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Wireless security for nomads

Because nomads don't stay in one place their internet connection is usually wireless (ie, radio based). Wifi and mobile data both use radios to transmit data back and forth. This can present a security issue if:

  1. you are transmitting sensitive data; and
  2. the data is unencrypted at any point along the route

Short version: if you are using a secured website it doesn't matter how you get there. The transmitted data is encrypted end-to-end:

You could have an airplane write the transmitted data in the sky and it would still be safe. You could tattoo it on your face and it would be safe. You could paint it on the side of the empire state building and it would be safe. – secessus

Longer version follows.

using websites

img.mousetrap.net_misc_https.jpgWebsites are either secure (generally prepended with https:) or unsecure (generally http:). Traditionally, the browser indicates with a padlock icon when sites are secure. You can also click on that area to get security details such as the certifying authority, encryption type and number of bits, etc.

If the website is secure the information is fully encrypted between your browser and the website. There is no reason to worry about that communication being intercepted or “sniffed” as it passes through.

If the site is insecure, refrain from posting sensitive data. If the site requires a login, ensure you are using a unique password and preferably username. 1) It won't increase security at that site but it will help confine the damage to that site.

using apps

You will have to verify the encryption of app connections on an app-by-app basis.

your connection to the net

Connecting to the net over wifi or mobile data is the “first hop” along the route to the server.

If the website is secured it doesn't matter if the wifi is open or the mobile data has been compromised (stingrayed) by law enforcement or others.

If the website is not secured then password protected wifi or mobile data may protect you from casual onlookers at that first hop2) but that is all. The rest of the journey is not affected by what happens in the first hop and you shouldn't be transmitting sensitive data to unsecured websites anyhow.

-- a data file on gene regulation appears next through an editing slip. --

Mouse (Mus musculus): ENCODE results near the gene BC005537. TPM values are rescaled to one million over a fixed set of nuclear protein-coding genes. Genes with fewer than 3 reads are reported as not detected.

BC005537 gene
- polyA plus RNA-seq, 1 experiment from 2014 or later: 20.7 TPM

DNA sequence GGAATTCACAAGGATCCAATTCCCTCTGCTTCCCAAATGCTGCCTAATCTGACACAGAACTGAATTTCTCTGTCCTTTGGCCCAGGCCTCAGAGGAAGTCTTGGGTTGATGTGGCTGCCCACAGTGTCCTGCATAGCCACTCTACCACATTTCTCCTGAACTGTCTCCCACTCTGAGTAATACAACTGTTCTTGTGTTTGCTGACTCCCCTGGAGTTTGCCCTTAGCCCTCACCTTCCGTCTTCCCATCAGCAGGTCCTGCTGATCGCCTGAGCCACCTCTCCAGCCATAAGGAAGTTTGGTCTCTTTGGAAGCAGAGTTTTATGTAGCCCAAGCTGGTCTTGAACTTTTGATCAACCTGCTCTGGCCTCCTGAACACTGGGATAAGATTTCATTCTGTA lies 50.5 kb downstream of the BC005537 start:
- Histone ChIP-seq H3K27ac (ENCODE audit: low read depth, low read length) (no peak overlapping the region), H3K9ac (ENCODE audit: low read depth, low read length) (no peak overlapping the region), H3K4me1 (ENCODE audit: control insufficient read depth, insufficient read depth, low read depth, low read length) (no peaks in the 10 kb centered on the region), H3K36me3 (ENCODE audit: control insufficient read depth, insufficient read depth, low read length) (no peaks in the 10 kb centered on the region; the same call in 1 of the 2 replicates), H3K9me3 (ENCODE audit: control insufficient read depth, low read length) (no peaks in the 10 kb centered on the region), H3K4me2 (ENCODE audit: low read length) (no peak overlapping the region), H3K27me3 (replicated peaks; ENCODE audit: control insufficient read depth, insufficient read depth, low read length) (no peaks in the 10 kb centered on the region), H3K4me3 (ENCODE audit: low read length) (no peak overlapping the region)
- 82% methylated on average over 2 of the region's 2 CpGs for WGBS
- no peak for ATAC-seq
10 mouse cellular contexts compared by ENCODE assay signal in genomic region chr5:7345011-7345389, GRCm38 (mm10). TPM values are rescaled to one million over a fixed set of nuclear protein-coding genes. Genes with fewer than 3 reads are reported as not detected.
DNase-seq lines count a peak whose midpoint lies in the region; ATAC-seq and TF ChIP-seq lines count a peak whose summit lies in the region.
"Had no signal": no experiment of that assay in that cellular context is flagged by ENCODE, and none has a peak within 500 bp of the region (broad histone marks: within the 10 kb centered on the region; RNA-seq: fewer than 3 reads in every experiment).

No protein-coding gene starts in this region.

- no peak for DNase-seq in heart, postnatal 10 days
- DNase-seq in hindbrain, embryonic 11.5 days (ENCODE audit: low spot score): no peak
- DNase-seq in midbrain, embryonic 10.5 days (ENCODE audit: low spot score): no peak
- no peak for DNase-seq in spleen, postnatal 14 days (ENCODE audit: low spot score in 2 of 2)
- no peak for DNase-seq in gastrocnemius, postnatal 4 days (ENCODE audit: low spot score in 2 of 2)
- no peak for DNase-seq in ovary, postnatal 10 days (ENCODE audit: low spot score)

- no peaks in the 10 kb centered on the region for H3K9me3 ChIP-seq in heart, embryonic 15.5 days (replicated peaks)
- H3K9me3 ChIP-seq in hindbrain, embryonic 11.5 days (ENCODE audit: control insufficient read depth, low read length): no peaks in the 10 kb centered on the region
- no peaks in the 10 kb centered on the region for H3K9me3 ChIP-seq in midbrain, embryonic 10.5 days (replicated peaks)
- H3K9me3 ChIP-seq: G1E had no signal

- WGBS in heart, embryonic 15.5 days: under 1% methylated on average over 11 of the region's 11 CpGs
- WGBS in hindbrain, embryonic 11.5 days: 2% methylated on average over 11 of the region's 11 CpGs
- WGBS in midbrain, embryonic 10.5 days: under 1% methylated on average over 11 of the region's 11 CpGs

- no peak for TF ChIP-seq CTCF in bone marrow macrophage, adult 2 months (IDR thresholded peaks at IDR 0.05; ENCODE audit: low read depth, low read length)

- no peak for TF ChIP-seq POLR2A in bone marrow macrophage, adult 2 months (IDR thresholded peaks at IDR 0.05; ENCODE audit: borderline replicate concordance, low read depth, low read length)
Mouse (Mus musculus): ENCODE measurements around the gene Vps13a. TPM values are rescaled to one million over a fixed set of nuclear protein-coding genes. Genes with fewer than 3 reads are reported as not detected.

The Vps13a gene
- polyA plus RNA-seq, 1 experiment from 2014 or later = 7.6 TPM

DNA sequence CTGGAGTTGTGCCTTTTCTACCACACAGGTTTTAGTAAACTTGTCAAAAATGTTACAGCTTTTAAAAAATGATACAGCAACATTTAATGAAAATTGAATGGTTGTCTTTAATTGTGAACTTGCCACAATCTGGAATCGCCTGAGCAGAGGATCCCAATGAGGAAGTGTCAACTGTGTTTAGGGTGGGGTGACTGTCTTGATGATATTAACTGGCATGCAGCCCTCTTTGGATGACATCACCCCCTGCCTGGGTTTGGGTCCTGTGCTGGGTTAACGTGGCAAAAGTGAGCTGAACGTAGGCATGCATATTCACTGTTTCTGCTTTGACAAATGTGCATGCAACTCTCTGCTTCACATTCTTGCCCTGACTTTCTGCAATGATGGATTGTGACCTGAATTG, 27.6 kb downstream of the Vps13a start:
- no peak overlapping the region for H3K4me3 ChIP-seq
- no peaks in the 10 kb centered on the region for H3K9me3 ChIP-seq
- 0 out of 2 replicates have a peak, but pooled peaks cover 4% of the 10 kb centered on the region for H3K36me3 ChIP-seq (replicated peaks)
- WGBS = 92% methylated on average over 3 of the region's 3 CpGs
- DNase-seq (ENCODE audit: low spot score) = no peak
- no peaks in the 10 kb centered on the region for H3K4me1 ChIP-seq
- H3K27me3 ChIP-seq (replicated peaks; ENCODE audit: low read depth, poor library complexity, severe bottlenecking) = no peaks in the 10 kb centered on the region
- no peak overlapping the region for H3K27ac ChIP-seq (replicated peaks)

It is a fallacy to think open wifi connections present any threat to connections to secured websites.
It is a fallacy to think mobile data increases security on connections to secured websites.


A vpn encrypts one or more of the first hops and exits Somewhere Else. After the VPN exit the traffic is just as it was: either secured or unsecured.

The real value of a VPN is:

  • hide one's IP address from the world in order to foil geolocation. A common example is you want to use a streaming service not available in your country.
  • hide one's IP address from the world to complicate identification. Maybe you are a political dissident, pirate, etc. Maybe you are just a private person.
  • hide traffic from an employer, ISP, or someone else in the first few hops. Maybe you want to avoid content-related throttling.

Those with a *nix shell elsewhere and a bit of skill can use ssh tunneling as a “poor man's VPN”. Windows users typically run putty.

what about Three Letter Agencies

Q. Wait. Can't [insert favorite agency here] intercept my transmissions and try to crack them?
A. Theoretically yes, and they might crack one secured connection before the heat death of the universe. They won't, because it's easier to watch over your shoulder, trick you over the phone, plant a keylogger, or implement rubber hose cryptography.3)

should be doing this anyhow!
ie, at that McDonalds or between your phone and the tower. Rogue wifi admins or rogue LEOs would still be able to see that traffic
beating you with a rubber hose until you give up your passwords
communication/security.txt · Last modified: 2020/10/11 19:48 (external edit)